Table of contents
Males 62-68 cm
Females 56-64 cm
Males 25-35 kg
Females 24-28 kg
Black, white, gray, brown
11 years old
A guard shepherd dog
Dogs for security, dogs for protection
Features of the breed
History of Origin
The breed originates from Brie’s province in France and is considered one of the oldest European shepherd breeds, where its roots can be traced back to the twelfth century. The Briard was initially a multi-purpose farm dog, primarily used for herding and guarding. During the world wars, it was used as a search dog. The breed standard for the Briard was first established in the 1860s.
Its use in world wars almost led to the extinction of the breed, and its numbers were severely depleted. Despite this, the Briard survived and is still used today for a variety of purposes. It is found as a police and guard dog, as well as in search and rescue operations.
Appearance: height, weight, fur, color
Briard males are about 58-69 cm tall, and females should be slightly smaller. These dogs have an average build, with a muscular neck and strong front legs. A notable feature in the breed is the presence of a double lobe toe on the hind paw.
The French Shepherd has a round head. The muzzle is strong and broad, square with a large nose. The lips are black, and the jaws form a scissor bite with strong white teeth. The eyes are quite large and have black pigmentation around the edge of the eye. The ears are fairly short, planted high on the head, and covered with lots of long hair. These dogs are long-haired, and all kinds of colors are allowed.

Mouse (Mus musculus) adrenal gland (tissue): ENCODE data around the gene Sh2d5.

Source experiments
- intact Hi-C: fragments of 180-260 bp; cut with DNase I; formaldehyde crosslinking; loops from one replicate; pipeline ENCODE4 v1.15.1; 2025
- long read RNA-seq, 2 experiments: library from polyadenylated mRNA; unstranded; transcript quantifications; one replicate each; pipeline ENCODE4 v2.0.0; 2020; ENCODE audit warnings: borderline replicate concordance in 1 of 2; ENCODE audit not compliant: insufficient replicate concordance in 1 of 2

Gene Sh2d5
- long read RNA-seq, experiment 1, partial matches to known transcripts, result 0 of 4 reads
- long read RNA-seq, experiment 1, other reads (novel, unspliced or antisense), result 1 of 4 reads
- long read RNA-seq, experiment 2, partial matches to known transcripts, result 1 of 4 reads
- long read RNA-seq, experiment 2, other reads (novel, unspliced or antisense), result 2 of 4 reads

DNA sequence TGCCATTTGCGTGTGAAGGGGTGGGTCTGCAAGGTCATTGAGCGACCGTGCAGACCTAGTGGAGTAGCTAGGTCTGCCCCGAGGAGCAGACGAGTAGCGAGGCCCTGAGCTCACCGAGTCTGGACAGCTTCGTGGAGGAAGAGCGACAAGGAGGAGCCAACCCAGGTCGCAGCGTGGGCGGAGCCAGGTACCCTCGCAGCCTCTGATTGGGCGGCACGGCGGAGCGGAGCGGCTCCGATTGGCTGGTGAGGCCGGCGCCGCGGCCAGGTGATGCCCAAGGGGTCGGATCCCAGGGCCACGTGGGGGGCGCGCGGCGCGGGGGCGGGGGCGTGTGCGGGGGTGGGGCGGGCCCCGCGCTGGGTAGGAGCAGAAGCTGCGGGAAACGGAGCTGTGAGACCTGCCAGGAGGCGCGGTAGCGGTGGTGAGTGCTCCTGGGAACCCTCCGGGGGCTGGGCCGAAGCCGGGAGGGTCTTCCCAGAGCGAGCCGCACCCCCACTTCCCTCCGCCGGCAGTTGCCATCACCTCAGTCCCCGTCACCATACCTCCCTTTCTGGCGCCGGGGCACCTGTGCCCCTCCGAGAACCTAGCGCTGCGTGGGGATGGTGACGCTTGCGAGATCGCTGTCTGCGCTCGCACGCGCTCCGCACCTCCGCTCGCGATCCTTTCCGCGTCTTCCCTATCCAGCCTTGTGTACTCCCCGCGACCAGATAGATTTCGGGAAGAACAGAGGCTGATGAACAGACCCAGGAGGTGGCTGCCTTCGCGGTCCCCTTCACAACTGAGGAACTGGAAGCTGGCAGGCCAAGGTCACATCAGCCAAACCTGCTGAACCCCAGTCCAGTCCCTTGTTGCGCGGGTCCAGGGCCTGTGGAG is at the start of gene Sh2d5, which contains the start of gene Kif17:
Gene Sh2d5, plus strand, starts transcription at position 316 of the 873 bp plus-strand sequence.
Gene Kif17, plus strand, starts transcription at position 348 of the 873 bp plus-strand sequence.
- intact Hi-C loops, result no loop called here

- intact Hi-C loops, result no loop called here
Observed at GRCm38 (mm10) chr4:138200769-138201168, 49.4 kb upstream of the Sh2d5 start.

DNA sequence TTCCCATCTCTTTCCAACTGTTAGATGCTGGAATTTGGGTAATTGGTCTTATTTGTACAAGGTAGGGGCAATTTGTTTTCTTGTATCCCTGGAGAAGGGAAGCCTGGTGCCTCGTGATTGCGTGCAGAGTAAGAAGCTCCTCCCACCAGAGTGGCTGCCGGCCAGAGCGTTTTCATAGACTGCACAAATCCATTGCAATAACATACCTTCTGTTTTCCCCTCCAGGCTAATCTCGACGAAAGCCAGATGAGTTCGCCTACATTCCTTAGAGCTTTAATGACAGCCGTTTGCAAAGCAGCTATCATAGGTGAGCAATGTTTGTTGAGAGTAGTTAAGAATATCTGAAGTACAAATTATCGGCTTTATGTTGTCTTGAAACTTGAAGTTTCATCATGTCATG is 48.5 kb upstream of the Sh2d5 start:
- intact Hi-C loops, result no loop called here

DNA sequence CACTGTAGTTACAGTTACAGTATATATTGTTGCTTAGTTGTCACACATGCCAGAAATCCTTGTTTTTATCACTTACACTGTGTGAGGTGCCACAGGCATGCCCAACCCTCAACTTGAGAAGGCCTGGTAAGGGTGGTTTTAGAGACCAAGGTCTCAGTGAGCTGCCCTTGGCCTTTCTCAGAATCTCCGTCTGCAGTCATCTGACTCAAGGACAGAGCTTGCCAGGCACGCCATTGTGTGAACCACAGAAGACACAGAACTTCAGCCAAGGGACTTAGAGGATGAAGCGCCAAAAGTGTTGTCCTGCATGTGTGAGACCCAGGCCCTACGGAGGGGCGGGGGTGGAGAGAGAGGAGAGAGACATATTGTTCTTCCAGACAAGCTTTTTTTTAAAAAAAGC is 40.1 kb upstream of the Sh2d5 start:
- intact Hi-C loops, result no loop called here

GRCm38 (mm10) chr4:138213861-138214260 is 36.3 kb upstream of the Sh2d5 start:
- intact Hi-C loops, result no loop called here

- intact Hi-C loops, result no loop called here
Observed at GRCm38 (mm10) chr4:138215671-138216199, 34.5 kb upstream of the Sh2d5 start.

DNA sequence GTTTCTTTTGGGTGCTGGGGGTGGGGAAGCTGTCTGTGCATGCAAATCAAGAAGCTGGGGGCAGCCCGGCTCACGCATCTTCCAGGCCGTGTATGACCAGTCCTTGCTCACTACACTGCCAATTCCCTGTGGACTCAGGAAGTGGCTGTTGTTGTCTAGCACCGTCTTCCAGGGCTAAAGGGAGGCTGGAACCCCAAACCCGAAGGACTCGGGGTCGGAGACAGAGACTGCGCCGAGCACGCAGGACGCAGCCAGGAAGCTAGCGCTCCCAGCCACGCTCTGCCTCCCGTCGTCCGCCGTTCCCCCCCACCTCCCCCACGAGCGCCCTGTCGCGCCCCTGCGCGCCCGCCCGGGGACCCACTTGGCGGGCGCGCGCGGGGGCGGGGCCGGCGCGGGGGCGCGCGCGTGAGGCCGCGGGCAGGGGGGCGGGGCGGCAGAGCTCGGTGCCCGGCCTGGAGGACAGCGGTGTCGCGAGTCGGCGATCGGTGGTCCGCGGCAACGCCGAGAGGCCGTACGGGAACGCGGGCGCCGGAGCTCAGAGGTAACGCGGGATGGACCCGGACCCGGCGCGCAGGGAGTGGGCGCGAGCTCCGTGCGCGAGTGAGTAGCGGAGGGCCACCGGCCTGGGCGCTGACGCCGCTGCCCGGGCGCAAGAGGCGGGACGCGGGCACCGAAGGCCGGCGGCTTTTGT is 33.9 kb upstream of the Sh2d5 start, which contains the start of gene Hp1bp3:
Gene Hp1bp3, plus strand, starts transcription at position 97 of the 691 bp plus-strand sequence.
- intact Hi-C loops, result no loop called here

The Briard is a happy, cheerful breed, extremely loyal and intelligent. The French Shepherd can be suspicious of people it does not know, so it must be well socialized. The Briard’s loyalty means that it can become very attached to its owners and therefore anxious about separation. The Briard has a brave character.
The Briard needs space to discharge its energy. Life in the apartment is possible with long walks. It is not desirable to keep it on a chain! This breed needs good training and proper socialization. Hair must be combed out daily with a brush and metal comb. It is also necessary to trim the claws on the clawed toes regularly.
Continuous training from an early age is essential. The breed is intelligent and tends to learn quickly, even in-home training. Most Briards have a natural herding instinct. The Briard gets along with other dogs and pets if well socialized from an early age.
Classified as a “Category 1 breed” by the British Kennel Club without any unique problems. However, there are some diseases whose risks need to be considered, viz:
- hip dysplasia (HD);
- congenital night blindness (CSNB);
- central progressive retinal atrophy;
- ectopic ureter.
The diet must be balanced – either natural food or quality food. The briar needs a diet with sufficient protein. The food must replenish energy reserves to meet all needs.